By Stephen Witt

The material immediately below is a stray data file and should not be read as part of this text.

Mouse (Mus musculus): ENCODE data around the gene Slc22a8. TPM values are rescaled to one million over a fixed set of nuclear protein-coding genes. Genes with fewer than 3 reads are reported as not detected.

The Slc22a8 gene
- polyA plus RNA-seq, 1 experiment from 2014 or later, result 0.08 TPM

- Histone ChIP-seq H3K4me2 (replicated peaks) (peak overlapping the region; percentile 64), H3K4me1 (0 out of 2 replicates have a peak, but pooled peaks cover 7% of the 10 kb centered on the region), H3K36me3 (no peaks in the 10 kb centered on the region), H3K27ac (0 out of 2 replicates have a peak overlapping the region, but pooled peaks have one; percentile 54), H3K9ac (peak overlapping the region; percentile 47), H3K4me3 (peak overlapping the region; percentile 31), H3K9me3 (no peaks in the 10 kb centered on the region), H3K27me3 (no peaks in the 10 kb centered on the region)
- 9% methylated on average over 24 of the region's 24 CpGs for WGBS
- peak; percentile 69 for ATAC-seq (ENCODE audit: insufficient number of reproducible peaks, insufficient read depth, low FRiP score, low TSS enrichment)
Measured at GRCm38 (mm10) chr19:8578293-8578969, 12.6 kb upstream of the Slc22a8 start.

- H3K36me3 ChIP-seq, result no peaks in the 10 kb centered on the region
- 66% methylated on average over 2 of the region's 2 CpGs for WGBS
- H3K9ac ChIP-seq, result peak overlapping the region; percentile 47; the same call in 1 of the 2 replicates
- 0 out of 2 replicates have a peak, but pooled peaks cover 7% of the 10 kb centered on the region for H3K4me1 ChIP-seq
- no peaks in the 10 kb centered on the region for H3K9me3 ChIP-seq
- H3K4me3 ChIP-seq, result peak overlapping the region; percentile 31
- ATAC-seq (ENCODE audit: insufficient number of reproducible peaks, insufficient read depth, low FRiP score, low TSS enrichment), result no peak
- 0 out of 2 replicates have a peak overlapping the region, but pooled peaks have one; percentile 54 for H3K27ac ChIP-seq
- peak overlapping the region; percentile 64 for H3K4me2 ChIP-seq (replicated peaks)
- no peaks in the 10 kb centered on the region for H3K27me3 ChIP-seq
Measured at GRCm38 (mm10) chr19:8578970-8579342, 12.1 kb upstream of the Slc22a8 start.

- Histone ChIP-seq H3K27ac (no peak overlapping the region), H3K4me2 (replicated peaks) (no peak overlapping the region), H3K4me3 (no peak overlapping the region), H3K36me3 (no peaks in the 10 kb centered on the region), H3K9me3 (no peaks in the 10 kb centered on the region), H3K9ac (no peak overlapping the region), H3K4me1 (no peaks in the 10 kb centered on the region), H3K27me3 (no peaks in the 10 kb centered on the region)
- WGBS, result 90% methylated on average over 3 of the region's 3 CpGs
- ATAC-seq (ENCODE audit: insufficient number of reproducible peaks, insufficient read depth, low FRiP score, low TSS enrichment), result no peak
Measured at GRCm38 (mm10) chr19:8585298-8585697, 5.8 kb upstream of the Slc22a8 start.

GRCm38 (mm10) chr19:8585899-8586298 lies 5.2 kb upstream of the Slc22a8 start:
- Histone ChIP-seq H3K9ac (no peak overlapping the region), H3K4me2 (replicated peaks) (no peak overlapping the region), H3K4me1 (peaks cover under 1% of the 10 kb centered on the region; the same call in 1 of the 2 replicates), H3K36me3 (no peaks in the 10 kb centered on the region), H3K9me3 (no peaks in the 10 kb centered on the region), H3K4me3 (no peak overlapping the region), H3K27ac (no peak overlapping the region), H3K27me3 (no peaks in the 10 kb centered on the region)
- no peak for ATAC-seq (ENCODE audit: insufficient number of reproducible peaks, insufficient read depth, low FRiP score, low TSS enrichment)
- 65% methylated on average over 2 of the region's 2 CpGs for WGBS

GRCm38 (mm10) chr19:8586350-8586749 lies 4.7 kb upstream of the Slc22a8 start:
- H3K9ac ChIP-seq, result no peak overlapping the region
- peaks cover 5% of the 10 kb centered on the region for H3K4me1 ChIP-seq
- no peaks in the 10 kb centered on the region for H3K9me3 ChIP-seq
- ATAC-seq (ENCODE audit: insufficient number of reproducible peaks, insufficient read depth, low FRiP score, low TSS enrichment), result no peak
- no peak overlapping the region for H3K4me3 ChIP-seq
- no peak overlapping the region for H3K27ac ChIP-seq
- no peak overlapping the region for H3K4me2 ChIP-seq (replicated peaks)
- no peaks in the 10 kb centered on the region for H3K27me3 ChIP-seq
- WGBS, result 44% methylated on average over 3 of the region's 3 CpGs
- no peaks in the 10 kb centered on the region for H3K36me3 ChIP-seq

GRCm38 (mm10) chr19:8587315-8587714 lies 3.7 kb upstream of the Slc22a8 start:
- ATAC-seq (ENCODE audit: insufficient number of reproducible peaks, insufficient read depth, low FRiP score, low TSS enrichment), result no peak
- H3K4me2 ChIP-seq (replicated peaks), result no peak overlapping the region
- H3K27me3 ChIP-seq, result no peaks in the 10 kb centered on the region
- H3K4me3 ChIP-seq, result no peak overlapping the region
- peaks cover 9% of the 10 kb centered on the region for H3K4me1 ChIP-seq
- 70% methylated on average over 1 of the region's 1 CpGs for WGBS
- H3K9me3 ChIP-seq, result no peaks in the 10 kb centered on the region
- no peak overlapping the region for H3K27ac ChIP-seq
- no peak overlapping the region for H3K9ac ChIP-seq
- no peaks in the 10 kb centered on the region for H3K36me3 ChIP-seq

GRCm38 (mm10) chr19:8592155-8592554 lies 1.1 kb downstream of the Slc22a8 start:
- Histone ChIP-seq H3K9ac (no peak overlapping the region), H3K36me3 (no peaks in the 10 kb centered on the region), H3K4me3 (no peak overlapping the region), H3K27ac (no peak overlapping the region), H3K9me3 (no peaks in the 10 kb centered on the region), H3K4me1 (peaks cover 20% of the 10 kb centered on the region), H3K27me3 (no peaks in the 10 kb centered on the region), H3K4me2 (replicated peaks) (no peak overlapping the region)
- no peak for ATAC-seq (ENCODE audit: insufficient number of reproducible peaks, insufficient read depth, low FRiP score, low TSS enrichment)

You don’t need to be a traffic agent to know that trucks are infamous for going off the legal truck routes, particularly in Downtown Brooklyn. The question remains what to do about it. The issue was discussed at a City Council Transportation Committee hearing on the subject last week. “This is the No. 1 issue for Brooklyn Heights, drawing the most complaints from residents, arising from our location adjacent to the BQE, which marks our western boundary,” testified Michael McCarthy, a board member of the Brooklyn Heights Association. “In addition, our neighborhood is the gateway to both the Brooklyn Bridge and Manhattan Bridge, and Atlantic Avenue, which is the southern boundary of Brooklyn Heights, and a heavily used truck route.” McCarthy said container-sized trucks are too large to make turns on such intersections as Schermerhorn and Clinton streets, and Joralemon and Clinton streets. McCarthy said Brooklyn Heights is concerned about the length and weight of trucks traveling its streets and believes that this is an appropriate time for the City to clamp down on the size and weight limits. This is especially needed in anticipation of the Ikea in Red Hook, the arena project at Flatbush and Atlantic avenues, and the cruise industry coming to the borough, said McCarthy. “These projects will undoubtedly contribute and even add more over-sized trucks to the existing mix,” he said. Noah Budnick, Brooklyn coordinator for Transportation Alternatives, the bicycle advocacy organization, testified that stronger police enforcement is needed to counter the many trucks who go off the designated and legal truck routes. “Cracking down on over-size trucks must be incorporated into truck route and routine traffic enforcement,” said Budnick. “Precincts in Brooklyn worked with the Brooklyn Borough President’s office to make truck route enforcement a priority,” he added. Budnick noted that last year, the NYPD gave out 3,900 truck violations, while issuing 45,000 bicycle summonses. The City Council Transportation Committee Chair John Liu questioned why there has been a delay in a DOT neighborhood truck traffic report, which was originally scheduled for completion by the summer of 2004. “There is no good reason for the prolonged delay in the DOT’s plan to manage truck traffic in our city,” said Liu. “It’s troubling to me that the delay was caused in part because the DOT decided belatedly to factor in accident data. Originally excluding such important statistics calls into question the overall soundness of the study,” he added. DOT Commissioner Iris Weinshall blamed the delay in issuing the report on “an underestimation of the length of time required for such a large undertaking” and the expansion of the scope of the study. Weinshall said that the report would be completed by mid-April, at a cost of $1.5 million. DOT officials also revealed plans for increasing usage of signs throughout the City that would both designate truck routes and explicitly mark streets where commercial traffic is prohibited. Meanwhile NYPD officials said they have plans for increased traffic enforcement for trucks that go off designated routes. However, most Council members in attendance expressed frustration that the City administration has been dragging its heels to alleviate the problem. “So long as children are dying in accidents with trucks in their own residential neighborhoods, we need to be acting on this issue sooner rather than later,” said Council member Letitia James.